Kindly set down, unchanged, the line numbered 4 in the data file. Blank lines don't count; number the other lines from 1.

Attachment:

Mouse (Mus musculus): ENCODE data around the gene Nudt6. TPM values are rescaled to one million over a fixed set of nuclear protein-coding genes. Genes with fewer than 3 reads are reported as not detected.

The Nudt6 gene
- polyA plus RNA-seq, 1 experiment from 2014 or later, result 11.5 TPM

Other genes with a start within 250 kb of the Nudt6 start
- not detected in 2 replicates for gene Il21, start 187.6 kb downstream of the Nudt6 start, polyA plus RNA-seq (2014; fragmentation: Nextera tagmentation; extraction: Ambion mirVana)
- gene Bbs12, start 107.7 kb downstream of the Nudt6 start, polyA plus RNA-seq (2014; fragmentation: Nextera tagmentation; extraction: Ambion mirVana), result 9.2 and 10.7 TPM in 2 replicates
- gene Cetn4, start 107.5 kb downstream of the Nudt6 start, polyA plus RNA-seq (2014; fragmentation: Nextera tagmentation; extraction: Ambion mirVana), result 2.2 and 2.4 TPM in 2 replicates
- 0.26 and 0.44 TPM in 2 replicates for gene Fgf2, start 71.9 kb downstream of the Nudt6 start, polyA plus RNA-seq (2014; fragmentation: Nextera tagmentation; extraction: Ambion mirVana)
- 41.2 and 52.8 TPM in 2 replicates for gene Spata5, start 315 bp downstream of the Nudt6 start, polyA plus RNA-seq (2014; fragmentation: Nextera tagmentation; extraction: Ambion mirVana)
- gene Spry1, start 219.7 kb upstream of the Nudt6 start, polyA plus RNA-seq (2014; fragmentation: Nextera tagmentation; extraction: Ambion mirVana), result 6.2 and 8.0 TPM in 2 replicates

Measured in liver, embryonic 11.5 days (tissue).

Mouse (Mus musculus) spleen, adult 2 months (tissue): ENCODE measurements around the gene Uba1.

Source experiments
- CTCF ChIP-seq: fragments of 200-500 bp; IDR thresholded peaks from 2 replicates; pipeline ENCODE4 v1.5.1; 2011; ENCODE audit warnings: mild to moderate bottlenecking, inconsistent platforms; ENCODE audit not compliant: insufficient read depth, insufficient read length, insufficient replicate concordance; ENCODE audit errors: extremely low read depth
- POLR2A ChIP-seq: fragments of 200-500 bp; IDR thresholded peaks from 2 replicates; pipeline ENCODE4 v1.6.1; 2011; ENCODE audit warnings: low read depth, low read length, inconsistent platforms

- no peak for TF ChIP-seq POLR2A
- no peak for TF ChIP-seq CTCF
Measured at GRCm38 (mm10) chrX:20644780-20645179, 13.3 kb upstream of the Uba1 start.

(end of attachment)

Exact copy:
Other genes with a start within 250 kb of the Nudt6 start